We’re back from the Russian Far East, and with good news to report!
On the ground with Vityaz-Avto Ltd. and Delta Ltd, two Russian fishing companies based in Kamchatka, we witnessed the hard won results of more than six years of collaborations with fishermen to better understand and protect these globally important salmon fisheries. Wild salmon stocks have rebounded, management actions are improving, and the fishery is being recognized as a global leader in sustainability.
As the West Kamchatka salmon fishery moves towards its final stage of MSC certification, here are a few key highlights from this past year:
KamchatNIRO, a regional fisheries research agency issued a 141 page report that provides critical foundational information necessary for managing salmon runs (i.e. stock status, run timing). This research provided new information about Chinook salmon whose stocks have been very low and will help commercial salmon fishermen target more abundant species and avoid impacts on Chinook. The research also showed that Chinook salmon escapements have been increasing since a ban on commercial retention was implemented by KamchatNIRO in 2010. Most excitingly, the report included updated spawner-recruit analyses which resulted in revised and more river-specific escapement goals for salmon species, which will be in place this fishing season.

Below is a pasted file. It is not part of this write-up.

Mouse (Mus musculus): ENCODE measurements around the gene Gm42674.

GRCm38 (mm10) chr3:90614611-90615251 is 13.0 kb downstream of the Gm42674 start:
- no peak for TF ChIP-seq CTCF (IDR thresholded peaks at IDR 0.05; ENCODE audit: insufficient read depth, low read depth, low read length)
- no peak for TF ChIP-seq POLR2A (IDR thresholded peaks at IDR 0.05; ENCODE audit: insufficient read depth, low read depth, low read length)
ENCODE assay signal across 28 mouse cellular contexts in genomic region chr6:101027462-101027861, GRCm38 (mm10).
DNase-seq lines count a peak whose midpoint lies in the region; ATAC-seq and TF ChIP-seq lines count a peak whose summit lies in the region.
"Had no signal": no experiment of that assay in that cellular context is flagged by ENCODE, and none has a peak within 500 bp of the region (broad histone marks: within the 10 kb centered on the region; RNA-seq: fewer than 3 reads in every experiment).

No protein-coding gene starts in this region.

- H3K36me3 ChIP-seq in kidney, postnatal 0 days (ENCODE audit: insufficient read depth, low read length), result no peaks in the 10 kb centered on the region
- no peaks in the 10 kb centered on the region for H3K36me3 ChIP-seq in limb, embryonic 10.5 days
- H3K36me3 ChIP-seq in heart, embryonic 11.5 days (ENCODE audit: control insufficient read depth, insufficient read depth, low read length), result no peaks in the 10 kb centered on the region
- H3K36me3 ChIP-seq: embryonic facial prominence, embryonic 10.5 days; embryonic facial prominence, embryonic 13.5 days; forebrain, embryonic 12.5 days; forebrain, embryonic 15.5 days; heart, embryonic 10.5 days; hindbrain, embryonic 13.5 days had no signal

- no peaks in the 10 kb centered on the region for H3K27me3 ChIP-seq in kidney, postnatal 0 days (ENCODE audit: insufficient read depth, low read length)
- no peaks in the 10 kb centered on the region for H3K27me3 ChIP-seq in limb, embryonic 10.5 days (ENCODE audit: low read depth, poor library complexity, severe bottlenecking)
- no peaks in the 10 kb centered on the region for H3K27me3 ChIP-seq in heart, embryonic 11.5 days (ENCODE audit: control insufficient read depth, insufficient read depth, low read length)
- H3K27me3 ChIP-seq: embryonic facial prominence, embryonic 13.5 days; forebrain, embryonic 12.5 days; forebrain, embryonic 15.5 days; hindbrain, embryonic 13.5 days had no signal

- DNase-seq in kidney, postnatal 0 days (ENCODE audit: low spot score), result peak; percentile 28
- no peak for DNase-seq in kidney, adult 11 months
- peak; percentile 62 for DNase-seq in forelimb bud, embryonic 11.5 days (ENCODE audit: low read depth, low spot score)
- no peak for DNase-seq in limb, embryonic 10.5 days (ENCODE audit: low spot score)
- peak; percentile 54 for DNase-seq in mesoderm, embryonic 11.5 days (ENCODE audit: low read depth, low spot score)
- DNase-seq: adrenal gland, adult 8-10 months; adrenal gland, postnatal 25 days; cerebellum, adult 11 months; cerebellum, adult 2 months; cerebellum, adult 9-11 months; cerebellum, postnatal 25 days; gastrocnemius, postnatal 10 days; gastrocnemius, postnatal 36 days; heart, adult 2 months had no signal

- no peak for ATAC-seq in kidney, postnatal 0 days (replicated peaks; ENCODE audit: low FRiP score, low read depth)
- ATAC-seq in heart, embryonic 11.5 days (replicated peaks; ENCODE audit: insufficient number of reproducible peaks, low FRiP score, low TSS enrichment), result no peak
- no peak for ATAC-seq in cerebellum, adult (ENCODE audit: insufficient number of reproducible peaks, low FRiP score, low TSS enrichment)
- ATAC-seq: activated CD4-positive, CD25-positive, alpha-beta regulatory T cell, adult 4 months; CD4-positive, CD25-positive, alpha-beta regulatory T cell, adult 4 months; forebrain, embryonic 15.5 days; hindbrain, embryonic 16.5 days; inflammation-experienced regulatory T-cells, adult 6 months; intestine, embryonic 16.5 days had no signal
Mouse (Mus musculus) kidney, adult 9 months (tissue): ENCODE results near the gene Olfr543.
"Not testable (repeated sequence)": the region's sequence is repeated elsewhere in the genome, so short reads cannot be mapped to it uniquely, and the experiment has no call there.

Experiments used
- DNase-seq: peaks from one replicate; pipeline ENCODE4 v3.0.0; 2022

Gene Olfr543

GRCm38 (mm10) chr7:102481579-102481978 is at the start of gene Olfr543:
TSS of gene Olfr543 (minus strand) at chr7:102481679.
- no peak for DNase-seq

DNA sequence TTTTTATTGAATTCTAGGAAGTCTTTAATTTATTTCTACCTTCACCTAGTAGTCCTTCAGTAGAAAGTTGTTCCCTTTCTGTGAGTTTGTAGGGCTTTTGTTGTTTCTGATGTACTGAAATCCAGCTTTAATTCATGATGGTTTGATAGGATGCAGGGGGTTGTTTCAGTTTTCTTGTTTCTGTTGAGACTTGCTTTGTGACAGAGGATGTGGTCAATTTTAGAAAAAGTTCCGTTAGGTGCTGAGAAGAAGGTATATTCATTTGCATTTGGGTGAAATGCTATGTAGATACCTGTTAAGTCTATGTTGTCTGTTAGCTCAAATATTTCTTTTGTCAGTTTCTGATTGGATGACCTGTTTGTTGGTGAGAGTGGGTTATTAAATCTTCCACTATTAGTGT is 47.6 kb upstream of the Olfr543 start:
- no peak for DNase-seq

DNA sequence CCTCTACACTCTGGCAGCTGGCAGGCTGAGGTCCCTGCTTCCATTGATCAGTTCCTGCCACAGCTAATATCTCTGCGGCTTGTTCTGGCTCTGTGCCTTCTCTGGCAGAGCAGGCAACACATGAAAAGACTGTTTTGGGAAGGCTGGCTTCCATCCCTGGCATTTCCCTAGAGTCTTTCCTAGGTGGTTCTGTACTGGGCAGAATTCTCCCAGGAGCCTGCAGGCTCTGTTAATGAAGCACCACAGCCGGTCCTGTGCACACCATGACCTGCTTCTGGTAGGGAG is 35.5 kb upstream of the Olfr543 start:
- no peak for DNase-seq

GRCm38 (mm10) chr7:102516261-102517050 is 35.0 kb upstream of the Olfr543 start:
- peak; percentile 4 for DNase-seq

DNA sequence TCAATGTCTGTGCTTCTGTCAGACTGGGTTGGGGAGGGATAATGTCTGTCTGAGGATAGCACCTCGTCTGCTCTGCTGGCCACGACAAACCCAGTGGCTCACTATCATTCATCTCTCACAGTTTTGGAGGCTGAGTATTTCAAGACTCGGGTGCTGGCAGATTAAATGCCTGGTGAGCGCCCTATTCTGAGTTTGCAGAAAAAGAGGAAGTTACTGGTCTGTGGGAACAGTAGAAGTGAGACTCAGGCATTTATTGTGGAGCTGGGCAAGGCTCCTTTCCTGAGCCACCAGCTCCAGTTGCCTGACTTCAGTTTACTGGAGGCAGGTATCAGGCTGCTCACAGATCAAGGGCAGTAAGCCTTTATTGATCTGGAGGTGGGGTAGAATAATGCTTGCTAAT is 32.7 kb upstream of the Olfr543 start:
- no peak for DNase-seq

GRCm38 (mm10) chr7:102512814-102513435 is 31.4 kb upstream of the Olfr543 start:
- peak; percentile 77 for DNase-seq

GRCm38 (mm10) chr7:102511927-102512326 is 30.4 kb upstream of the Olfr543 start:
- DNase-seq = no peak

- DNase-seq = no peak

Independent third party observer programs confirmed; limited sea lion bycatch and compliance in regards to firearm prohibition; beach seines and set nets were operated within legal fishing parcels, and only during legal fishing periods; active enforcement efforts have minimized the incidence of illegal fishing on the Opala and Ozernaya rivers.
Fishing parcels monitored by independent observers in the past year.
In the MSC-certified Ozernaya sockeye salmon fishery, we participated in the annual MSC audit, where independent third party auditors documented the progress the fishery has made closing 8 of 9 conditions of their certification. To close these conditions independent observers gathered information on bycatch and retained species, and shared it with the auditors and stakeholders. The fishery clients continued support and finance of anti-poaching activities in the region; they scanned and checked some parts of the river every few days. Another year of Independent third party observer programs was planned to continue verifying the fishery is fishing only where permitted, only on permitted days, and without the presence of firearms aboard vessels.
O2 staff participate in the annual MSC audit, which takes place to verify fishermen, seen in the background, are making progress on committments.
This progress towards increased supplies of sustainable seafood should be celebrated. Seafood is a rapidly evolving and complex socio-economic industry, often accompanied by negative headlines of overfishing, poaching, and human rights abuse. Successes like these are a fresh breath of air and should be highlighted so the relatively nascent sustainable seafood movement can continue to grow. Patience and perseverance are key to making progress on the long road to sustainability.